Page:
The poor need an accountant more than a social worker

I remember a lecturer on the social work course who was fond of saying " The rich and powerful have their own accountant but its the poor and those on benefits who most need them ". Her point was the rich employed an accountant to reduce the tax they pay even though they could afford to pay it. The benefits system is as complicated as the tax system but the poor have to rely on free advice  on welfare rights and debt management because they have no money. 
Another of her sayings was "it's expensive being poor". The richer you are the easier it is to borrow money and the better the interest rate. When the bank and credit card companies won't lend to you the Pay Day loan companies and pawn brokers are all that's left. You need some spare cash to stock up the freezer with this weeks special offers other wise its round to the corner shop to buy todays tea and pay extra for the convenience.

The vast majority of social work is with those on benefits and low incomes. Yes there are the middle class affluent and articulate parents of those with a learning disability but a few specialisms aside we work with the poor. Yet the reason for this lecturer's comments was in response to those on the course who reflected a view within the profession that welfare rights and debt management advice were not part of "proper" social work. They took the view that clients with money problems should be referred to the Citizen's Rights Bureau (CRB) or local welfare rights centre.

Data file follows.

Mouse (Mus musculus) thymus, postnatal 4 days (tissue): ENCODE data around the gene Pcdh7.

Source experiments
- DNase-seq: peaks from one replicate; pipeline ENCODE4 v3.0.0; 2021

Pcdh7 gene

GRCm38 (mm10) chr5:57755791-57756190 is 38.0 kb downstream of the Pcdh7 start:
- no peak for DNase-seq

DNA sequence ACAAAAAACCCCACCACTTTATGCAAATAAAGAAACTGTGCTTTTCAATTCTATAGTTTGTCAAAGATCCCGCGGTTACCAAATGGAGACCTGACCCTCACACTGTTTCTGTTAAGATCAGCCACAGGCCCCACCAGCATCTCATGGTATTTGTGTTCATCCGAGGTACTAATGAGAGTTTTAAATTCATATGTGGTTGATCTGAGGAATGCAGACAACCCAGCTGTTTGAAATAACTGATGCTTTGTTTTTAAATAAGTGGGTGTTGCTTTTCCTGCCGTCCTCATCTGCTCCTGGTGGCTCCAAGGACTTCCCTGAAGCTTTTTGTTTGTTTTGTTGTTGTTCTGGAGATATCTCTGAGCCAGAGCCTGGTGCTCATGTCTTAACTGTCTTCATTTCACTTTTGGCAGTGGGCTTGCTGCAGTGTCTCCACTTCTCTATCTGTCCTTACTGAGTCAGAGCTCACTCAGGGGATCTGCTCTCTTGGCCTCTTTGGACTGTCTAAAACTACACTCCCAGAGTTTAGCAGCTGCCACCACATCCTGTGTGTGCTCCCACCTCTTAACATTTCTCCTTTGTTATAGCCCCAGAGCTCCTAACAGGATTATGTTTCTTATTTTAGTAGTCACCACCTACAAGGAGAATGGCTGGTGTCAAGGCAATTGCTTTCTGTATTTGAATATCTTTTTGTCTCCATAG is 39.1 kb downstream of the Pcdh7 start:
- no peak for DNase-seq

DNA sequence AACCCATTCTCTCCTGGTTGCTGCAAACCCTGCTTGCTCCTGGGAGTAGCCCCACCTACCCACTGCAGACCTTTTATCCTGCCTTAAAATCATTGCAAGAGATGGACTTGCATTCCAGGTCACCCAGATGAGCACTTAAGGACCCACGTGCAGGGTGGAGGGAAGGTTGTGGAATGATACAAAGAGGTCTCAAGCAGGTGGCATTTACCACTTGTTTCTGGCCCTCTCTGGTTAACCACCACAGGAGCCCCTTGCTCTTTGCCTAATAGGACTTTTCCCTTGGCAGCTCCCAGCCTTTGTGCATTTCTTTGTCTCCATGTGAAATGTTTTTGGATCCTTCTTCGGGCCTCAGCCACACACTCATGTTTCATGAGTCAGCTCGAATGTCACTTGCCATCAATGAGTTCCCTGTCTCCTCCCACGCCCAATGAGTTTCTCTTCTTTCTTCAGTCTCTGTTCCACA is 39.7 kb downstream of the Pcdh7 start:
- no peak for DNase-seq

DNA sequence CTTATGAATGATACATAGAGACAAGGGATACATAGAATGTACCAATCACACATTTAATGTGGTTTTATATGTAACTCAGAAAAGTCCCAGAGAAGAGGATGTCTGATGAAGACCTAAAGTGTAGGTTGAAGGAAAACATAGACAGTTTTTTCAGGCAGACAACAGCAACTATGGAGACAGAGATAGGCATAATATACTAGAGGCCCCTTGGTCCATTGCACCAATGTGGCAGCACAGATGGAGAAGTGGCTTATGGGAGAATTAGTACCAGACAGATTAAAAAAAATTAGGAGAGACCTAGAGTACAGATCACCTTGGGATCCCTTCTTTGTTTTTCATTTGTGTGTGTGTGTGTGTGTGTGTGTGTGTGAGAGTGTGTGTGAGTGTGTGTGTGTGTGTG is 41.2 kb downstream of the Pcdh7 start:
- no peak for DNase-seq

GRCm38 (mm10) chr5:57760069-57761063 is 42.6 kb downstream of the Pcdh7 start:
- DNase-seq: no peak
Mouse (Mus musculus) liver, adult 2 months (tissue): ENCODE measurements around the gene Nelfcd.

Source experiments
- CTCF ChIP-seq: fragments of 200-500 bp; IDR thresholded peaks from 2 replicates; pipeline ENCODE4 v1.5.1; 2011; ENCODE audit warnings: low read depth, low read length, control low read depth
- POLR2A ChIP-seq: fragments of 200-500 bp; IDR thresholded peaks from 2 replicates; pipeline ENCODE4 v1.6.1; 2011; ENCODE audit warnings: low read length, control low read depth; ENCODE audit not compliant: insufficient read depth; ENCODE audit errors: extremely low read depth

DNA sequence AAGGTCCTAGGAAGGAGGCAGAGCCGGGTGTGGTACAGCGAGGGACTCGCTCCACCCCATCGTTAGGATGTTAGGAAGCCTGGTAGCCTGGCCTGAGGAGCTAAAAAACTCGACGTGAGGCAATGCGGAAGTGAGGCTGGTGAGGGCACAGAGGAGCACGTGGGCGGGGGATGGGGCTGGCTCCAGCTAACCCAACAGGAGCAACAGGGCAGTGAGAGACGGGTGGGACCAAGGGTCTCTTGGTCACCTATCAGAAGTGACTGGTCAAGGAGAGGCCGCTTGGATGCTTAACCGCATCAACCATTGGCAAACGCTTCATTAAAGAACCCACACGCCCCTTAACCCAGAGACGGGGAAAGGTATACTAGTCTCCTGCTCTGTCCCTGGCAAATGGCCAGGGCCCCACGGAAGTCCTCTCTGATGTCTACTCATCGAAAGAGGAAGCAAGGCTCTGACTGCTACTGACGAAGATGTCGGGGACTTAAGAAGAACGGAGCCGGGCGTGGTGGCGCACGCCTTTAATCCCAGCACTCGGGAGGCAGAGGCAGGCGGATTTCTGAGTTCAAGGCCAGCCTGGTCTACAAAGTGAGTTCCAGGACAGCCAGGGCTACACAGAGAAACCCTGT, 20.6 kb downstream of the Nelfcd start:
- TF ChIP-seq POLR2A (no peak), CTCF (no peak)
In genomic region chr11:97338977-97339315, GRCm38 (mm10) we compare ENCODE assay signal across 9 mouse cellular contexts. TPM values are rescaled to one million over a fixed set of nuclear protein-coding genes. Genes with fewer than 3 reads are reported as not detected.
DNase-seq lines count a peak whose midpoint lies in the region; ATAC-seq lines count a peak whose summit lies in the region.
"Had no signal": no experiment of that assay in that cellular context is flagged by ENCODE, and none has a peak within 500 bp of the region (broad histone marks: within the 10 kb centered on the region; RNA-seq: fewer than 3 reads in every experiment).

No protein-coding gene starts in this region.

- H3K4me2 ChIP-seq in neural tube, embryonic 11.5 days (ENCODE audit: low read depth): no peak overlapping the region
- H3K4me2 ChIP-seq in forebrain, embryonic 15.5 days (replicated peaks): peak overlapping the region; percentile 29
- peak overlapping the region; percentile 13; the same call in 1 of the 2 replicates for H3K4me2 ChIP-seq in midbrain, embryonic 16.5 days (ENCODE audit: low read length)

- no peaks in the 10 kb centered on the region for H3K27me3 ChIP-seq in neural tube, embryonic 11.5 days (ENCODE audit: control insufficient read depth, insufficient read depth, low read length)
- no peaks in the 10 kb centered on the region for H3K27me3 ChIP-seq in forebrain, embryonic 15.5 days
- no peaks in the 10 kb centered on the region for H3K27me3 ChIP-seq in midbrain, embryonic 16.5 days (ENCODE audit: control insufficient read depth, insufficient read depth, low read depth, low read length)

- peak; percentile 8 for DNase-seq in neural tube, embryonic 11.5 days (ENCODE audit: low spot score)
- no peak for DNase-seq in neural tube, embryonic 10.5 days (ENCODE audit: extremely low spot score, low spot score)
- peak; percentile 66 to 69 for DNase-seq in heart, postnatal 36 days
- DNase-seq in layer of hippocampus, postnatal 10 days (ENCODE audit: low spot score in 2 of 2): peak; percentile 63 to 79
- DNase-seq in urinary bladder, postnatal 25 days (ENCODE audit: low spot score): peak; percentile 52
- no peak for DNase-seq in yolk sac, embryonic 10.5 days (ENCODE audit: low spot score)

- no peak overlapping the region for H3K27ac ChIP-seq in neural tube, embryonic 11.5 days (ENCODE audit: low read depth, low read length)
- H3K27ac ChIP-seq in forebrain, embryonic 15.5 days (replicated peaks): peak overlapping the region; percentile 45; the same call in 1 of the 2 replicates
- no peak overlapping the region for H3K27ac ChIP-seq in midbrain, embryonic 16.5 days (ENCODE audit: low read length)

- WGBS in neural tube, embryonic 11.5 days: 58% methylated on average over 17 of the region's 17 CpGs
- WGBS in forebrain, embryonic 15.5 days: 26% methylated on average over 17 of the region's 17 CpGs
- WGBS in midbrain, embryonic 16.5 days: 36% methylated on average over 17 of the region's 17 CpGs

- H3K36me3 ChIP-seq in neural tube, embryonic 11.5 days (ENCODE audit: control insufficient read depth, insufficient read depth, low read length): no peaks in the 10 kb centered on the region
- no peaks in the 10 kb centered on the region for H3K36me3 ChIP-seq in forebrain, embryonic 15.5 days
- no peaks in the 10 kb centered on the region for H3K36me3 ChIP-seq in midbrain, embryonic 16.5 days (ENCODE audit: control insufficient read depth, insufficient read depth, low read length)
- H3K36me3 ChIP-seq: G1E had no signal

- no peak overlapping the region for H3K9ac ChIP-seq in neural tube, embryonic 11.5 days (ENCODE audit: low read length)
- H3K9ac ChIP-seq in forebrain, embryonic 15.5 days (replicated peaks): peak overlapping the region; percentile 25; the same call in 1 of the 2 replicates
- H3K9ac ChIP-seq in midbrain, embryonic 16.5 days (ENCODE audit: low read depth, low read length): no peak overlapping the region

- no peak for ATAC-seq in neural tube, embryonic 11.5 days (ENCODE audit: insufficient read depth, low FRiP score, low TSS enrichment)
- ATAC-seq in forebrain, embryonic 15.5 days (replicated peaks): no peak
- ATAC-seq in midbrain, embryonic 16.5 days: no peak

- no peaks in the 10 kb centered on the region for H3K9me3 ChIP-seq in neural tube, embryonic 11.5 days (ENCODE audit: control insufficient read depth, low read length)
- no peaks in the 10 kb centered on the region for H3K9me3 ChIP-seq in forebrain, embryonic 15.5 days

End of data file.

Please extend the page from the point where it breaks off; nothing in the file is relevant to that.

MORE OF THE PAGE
Social work is often on the back foot defending itself from an unsympathetic media and a sceptical public so perhaps it is not surprising that social workers should want to define themselves as "professional" not Jack of all trades masters of non.  
Budget cuts to the voluntary sector have reduced the amount and accessibility of free financial advice. Cuts to benefits for disabled people, the growth in food banks, changes to housing benefit and an increase in the homeless, particularly amongst young people, are evidence of increased poverty. And yet in most people's mind a financial assessment is not about checking someone is getting all they are entitled to but establishing how much they will have to contrive to their care costs!
Not everyone who is poor needs a social worker but everyone who has a social worker needs financial advice. 
Blair McPherson former social worker, ex director, author and blogger 


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Tim Pinder 4 Years Ago
Well said (but shouldn't that be ' much they will have to contribute to their care costs!' ?
Gary Urquhart 4 Years Ago
But even the free welfare advice is under threat from local government cuts and the Citizens Advice Bureau being swamped with calls and cases.
Blair McPherson 4 Years Ago
Yes contribute